You might be surprised to know that Egypt was considering boycotts against Australia last week. In an obscure Senate committee, the Australian government stated it was now referring to the Palestinian territories as “disputed” rather than “occupied”. After ambassadors from the Organization of the Islamic Conference (including Egypt) exerted diplomatic pressure and threatened trade sanctions, Australia back-tracked and “clarified its position”. As the Australian government responds to the jailing of Peter Greste for seven years for simply doing his job as a journalist, would such pressure work against Egypt?
As an Australian expat living in Cairo for the last eight years, I am sympathetic to how sanctions might affect the lives of Egyptians, especially in the tourism industry. However, I am convinced that the only effective response to this travesty of justice is to implement a program of economic sanctions and a tourism boycott in coordination with the other nations impacted by the Al Jazeera case – the UK, Holland and Canada.
Firstly, Egypt does not respond to diplomatic pressure and does not care about its reputation. No matter how many times in the past year the international community has “condemned”, “expressed grave concern”, or “regretted” abuses of human rights or security crackdowns, the Egyptian government has shrugged and given a wry smile, knowing that these words won’t be backed up by any serious action. Australia has already advocated strongly for Peter Greste with representatives at all levels of the Egyptian government, its regional allies and the USA, all of which achieved precisely zero. Further advocacy at international bodies like the Human Rights Council or the UN Security Council is pointless also. This government will only respond to serious action.
Secondly, the seriousness of the injustice warrants a serious response. While the court decision is subject to appeal and a potential presidential pardon, why should Australia place any trust or confidence in a judicial system that has proven itself to be resolutely unjust? Why should Australia maintain quiet diplomacy when Egypt’s judiciary is openly used as a tool in a proxy war against Al Jazeera and Qatar? An Australian citizen has been convicted and sentenced to seven years jail for reporting on events in Kenya and listening to a Gotye song – the only charges supported by the trial evidence. In the past year, Egypt’s judiciary has delivered vengeance rather than justice. Why should the appeal court be any different? Even if the appeal succeeded, the case is likely to be sent back to the same lower court that convicted him in the first place, albeit with a different, hopefully aviator-free, judge.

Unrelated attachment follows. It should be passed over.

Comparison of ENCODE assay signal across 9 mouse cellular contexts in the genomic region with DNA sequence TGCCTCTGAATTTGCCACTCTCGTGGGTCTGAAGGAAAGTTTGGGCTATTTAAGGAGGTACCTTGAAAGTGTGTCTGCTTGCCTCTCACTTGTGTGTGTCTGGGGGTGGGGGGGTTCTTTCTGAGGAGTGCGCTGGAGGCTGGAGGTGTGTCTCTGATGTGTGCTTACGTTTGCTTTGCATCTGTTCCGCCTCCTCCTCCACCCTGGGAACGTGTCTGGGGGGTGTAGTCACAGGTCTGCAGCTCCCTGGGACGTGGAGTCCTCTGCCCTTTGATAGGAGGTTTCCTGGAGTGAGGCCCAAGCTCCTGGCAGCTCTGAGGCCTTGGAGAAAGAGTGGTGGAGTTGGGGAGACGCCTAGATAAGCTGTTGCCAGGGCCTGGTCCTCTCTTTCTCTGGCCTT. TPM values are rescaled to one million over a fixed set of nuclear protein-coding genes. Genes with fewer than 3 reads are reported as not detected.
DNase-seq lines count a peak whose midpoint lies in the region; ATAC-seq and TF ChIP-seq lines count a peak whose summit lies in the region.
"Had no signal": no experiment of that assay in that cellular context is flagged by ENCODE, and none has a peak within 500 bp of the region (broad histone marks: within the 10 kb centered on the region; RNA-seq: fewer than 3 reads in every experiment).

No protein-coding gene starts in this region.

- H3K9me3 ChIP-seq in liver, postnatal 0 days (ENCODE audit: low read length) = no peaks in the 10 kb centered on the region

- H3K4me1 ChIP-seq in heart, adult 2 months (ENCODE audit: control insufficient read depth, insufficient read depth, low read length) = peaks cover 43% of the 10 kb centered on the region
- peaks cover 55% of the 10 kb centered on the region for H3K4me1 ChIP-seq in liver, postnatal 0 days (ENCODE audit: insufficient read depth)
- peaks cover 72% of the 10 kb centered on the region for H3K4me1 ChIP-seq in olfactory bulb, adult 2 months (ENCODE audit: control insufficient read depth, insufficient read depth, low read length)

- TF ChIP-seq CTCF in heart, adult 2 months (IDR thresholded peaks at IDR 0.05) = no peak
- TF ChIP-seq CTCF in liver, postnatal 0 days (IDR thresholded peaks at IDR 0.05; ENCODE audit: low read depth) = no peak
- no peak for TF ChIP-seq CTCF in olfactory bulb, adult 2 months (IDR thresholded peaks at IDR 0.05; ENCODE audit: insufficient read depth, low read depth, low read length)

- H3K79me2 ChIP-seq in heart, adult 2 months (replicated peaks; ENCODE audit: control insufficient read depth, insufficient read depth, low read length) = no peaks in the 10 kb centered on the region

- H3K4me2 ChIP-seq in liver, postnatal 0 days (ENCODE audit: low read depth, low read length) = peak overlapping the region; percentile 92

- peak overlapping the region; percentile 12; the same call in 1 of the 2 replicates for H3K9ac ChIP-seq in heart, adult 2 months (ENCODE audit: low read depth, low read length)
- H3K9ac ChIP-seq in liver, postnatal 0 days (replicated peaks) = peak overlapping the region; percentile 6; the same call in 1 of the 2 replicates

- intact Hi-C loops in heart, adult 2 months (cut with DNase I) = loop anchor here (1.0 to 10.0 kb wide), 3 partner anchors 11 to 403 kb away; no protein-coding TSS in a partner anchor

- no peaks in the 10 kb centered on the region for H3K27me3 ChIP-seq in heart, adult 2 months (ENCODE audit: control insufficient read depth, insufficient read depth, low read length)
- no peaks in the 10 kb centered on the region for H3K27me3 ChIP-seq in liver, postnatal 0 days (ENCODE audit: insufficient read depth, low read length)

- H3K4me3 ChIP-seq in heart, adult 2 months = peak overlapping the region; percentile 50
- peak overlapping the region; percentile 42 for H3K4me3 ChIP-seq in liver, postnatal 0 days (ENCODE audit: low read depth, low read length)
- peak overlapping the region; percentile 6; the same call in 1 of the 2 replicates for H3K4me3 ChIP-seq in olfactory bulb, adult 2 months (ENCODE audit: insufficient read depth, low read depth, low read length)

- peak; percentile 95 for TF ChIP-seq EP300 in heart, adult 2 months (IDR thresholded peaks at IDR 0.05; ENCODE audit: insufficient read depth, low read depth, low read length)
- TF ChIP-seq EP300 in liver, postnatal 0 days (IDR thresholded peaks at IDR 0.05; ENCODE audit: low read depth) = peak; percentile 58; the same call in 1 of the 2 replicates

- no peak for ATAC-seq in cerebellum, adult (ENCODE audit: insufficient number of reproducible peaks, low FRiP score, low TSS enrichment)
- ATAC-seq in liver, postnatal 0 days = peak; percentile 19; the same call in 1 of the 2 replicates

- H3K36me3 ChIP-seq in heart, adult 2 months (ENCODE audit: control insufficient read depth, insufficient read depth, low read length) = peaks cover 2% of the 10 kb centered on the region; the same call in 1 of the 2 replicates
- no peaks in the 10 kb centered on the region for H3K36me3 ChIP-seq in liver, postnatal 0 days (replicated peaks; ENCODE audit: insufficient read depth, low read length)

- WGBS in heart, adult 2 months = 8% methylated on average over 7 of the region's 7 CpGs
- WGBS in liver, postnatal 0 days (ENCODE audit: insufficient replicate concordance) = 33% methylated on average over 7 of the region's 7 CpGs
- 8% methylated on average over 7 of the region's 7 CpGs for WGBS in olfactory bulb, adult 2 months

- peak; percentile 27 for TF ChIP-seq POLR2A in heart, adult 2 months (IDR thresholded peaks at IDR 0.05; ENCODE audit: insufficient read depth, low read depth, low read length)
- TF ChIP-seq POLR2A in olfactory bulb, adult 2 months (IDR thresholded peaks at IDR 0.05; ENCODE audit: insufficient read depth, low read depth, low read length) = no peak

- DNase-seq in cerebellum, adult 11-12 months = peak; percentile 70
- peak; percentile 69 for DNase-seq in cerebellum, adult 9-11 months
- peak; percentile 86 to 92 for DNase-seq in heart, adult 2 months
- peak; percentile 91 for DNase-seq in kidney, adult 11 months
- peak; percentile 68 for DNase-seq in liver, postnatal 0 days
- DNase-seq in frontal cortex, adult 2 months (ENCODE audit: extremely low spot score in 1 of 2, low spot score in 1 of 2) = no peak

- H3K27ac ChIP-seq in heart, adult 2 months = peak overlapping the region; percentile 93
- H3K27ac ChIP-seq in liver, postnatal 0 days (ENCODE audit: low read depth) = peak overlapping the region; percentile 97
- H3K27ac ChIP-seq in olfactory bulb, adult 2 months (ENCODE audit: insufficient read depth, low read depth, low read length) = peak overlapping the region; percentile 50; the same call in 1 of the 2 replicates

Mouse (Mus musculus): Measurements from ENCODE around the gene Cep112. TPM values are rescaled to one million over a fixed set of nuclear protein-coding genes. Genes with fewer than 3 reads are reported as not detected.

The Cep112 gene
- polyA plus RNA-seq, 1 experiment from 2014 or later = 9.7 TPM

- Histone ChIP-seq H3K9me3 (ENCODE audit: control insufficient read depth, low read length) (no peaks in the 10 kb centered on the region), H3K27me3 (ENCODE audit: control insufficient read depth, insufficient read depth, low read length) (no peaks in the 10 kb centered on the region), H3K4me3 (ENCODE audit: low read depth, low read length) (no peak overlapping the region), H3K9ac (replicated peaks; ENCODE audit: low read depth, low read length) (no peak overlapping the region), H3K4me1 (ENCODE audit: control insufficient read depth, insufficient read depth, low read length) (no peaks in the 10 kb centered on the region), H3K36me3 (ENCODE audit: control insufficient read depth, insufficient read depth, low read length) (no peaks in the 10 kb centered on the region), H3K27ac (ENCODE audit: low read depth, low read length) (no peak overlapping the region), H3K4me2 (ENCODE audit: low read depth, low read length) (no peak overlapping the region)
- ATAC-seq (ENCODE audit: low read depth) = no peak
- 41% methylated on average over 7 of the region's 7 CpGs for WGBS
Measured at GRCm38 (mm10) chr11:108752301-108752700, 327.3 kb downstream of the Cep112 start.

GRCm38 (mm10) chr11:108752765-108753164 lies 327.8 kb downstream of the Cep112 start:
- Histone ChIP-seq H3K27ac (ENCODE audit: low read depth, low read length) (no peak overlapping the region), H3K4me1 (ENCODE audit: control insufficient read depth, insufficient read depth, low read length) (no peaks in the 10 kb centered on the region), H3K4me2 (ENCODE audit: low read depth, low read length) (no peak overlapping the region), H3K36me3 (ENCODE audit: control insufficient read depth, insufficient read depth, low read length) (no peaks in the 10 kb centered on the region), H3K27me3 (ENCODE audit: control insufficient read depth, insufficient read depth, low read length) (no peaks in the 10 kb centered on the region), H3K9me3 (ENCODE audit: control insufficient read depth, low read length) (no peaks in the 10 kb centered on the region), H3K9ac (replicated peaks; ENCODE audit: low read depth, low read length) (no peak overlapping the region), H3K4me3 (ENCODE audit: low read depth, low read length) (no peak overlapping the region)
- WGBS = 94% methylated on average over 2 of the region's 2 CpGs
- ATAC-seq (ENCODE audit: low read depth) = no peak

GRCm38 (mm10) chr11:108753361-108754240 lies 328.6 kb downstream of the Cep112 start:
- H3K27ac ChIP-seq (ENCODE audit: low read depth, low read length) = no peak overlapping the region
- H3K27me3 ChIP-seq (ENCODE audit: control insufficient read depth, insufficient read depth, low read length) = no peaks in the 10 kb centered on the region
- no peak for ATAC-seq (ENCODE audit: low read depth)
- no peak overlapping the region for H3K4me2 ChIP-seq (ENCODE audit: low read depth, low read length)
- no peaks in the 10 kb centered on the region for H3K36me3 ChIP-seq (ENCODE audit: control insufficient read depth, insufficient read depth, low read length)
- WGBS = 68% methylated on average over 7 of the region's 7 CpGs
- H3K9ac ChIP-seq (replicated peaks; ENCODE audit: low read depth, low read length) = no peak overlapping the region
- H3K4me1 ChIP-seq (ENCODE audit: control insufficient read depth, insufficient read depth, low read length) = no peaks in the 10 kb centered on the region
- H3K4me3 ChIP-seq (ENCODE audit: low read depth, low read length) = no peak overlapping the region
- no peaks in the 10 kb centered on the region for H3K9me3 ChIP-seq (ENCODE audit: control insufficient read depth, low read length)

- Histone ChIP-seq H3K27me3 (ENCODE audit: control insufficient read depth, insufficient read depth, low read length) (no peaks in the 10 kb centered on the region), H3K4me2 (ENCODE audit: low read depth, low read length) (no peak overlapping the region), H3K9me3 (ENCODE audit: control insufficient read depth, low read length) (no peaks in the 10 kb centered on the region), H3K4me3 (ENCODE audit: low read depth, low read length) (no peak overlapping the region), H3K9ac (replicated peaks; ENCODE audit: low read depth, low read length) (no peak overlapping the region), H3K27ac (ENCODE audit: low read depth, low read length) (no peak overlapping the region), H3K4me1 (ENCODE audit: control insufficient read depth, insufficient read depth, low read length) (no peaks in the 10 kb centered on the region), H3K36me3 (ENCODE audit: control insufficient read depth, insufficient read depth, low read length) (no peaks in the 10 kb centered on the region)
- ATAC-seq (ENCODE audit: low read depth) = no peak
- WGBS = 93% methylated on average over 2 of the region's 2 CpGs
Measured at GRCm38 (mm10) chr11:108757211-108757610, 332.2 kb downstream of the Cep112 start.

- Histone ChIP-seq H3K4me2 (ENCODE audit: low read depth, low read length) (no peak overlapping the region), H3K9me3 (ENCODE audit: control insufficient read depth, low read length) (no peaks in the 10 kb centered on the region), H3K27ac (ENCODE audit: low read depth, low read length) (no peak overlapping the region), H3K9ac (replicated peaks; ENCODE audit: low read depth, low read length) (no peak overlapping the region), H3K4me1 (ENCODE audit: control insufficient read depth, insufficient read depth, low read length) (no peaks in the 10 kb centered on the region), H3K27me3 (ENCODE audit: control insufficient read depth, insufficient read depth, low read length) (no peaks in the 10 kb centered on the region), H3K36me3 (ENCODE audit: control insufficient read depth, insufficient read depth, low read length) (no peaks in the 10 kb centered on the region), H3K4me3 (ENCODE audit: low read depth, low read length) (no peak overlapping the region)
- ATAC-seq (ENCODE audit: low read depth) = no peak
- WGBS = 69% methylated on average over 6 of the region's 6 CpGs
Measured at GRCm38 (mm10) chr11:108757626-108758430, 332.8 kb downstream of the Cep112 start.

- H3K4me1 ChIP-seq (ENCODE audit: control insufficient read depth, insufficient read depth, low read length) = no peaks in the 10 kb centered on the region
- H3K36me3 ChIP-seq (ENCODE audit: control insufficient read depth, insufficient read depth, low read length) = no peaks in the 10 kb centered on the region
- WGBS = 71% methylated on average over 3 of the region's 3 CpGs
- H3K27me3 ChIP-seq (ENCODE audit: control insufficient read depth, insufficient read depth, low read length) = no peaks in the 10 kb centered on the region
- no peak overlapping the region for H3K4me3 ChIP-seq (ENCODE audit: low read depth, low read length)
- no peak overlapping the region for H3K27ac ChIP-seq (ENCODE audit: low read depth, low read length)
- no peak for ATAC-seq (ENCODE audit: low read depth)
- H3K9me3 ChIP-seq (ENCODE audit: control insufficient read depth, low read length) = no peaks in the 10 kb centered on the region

Thirdly, Australia’s engagement with Egypt and the region is strong enough to survive a short down-turn in relations. Australia has provided development aid and promoted human rights in Egypt and the wider region for decades. Through the Direct Aid Program and Human Rights Grants Scheme, it has assisted civil society groups and local communities with a range of focused initiatives. Trade relations and family ties with expatriate Egyptians also bond Australia and Egypt. A program of sanctions and boycotts ought to be linked solely to the outcome of this case, so that relations can be restored as soon as a just outcome is achieved. This will also minimize the impact on the lives of Egyptians and show that Australia’s intent is to achieve a just outcome for its citizen, rather than punish the Egyptian people.
Like all Australians, I want to see Egypt recover and become a strong and prosperous nation again. But it can’t be done on a foundation of injustice, nor by treating the citizens of friendly countries like Australia as pawns in a fight we’re not involved in.